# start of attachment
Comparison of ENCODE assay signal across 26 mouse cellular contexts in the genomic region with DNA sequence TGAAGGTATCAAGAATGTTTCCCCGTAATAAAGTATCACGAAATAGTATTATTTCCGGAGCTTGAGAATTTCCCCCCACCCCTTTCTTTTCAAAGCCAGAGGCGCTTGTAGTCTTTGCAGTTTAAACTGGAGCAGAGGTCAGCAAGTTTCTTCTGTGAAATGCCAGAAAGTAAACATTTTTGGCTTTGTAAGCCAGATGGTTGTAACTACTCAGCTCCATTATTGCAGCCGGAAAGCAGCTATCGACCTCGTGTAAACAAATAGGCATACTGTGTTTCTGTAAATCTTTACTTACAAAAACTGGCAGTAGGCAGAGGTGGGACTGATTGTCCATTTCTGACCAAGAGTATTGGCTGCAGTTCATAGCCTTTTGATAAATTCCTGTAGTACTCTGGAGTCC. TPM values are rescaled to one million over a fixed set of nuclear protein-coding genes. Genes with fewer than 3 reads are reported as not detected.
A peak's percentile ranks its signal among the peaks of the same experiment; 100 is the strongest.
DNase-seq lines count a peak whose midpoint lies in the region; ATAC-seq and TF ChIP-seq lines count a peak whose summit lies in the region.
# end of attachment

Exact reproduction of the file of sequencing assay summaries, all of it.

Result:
Comparison of ENCODE assay signal across 26 mouse cellular contexts in the genomic region with DNA sequence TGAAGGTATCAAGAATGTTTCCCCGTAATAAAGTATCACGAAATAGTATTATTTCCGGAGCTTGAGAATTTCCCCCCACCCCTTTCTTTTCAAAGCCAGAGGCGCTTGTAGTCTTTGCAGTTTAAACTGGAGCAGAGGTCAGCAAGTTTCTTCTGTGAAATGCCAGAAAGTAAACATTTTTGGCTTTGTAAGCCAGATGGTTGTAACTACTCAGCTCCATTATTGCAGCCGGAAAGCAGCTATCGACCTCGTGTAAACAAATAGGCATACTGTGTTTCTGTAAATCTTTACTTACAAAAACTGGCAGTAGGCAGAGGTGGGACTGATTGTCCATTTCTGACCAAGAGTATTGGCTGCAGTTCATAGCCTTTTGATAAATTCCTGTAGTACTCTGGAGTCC. TPM values are rescaled to one million over a fixed set of nuclear protein-coding genes. Genes with fewer than 3 reads are reported as not detected.
A peak's percentile ranks its signal among the peaks of the same experiment; 100 is the strongest.
DNase-seq lines count a peak whose midpoint lies in the region; ATAC-seq and TF ChIP-seq lines count a peak whose summit lies in the region.